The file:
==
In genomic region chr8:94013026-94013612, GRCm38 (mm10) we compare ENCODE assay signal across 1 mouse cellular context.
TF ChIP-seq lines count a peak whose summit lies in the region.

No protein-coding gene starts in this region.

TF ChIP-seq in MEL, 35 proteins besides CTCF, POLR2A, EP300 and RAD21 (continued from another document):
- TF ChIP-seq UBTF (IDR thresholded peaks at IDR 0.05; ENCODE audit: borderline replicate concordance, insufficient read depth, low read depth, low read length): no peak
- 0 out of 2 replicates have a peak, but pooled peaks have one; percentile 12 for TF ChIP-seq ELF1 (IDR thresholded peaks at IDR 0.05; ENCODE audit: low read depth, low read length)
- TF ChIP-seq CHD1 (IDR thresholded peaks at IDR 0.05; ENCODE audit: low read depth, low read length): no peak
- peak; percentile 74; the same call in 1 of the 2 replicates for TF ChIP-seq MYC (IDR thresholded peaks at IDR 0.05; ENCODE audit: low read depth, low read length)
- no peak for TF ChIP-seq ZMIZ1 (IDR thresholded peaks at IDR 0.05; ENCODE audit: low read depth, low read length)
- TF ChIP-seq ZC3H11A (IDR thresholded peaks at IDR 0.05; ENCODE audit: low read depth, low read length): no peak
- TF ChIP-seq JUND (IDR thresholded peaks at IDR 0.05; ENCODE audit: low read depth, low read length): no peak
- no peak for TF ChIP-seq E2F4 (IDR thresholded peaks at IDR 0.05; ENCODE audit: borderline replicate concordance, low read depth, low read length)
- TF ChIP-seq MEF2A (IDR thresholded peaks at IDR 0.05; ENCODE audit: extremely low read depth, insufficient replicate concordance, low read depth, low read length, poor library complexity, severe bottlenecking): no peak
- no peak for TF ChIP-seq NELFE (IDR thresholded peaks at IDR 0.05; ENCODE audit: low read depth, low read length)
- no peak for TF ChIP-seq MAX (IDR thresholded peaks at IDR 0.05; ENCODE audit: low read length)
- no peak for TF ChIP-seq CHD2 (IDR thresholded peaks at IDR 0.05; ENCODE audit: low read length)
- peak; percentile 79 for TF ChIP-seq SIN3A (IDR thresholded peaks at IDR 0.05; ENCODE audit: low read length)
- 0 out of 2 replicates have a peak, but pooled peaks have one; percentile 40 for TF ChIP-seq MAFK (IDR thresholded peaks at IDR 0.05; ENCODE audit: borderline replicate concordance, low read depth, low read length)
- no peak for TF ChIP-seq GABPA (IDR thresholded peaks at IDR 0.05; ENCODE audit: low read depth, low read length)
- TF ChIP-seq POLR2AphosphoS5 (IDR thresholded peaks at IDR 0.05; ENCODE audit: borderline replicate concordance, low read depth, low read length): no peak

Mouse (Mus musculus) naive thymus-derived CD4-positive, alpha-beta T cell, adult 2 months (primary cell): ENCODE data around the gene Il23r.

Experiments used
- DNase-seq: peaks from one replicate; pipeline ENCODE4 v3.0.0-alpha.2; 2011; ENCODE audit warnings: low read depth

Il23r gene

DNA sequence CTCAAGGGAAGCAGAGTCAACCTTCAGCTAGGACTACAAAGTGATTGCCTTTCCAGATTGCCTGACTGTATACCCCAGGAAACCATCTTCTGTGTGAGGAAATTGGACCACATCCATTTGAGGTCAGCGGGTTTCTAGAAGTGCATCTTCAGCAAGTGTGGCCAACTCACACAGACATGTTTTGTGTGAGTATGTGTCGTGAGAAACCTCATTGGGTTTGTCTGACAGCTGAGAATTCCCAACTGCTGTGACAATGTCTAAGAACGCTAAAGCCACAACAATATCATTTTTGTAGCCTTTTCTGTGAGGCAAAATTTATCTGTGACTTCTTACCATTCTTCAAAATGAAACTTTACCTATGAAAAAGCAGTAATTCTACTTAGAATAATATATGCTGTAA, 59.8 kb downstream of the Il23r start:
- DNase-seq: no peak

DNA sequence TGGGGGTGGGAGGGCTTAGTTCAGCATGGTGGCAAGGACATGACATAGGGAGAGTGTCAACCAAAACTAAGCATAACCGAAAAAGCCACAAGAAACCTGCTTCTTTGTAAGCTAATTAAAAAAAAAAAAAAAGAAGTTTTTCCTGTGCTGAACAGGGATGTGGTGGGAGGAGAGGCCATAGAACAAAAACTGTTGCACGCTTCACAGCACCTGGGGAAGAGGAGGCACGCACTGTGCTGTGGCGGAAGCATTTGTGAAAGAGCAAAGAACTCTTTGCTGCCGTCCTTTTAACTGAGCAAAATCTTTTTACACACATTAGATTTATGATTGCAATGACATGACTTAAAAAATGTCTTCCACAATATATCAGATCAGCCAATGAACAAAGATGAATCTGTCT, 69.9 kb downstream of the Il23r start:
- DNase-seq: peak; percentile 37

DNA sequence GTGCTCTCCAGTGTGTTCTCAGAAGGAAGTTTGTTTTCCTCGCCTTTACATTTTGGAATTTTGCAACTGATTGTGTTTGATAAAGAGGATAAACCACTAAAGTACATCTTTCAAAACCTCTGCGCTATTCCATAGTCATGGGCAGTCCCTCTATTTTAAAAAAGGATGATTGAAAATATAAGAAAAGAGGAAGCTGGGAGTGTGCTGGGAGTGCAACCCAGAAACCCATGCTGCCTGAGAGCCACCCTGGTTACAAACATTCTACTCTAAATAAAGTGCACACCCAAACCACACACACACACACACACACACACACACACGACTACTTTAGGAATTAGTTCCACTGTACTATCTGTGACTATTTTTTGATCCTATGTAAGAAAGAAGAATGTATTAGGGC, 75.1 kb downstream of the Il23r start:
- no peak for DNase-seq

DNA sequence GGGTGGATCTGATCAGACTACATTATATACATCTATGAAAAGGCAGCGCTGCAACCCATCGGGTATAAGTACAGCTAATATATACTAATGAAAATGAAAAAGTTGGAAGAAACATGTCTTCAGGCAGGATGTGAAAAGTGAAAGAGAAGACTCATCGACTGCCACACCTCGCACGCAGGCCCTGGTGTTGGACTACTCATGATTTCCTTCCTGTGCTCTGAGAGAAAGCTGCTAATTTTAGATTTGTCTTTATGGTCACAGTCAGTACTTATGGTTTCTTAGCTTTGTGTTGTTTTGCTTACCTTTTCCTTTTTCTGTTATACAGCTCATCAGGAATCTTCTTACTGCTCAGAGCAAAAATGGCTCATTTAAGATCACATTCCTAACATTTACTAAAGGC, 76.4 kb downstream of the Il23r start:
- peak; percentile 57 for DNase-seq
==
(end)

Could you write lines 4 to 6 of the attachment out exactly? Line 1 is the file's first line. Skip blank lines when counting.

TF ChIP-seq in MEL, 35 proteins besides CTCF, POLR2A, EP300 and RAD21 (continued from another document):
- TF ChIP-seq UBTF (IDR thresholded peaks at IDR 0.05; ENCODE audit: borderline replicate concordance, insufficient read depth, low read depth, low read length): no peak
- 0 out of 2 replicates have a peak, but pooled peaks have one; percentile 12 for TF ChIP-seq ELF1 (IDR thresholded peaks at IDR 0.05; ENCODE audit: low read depth, low read length)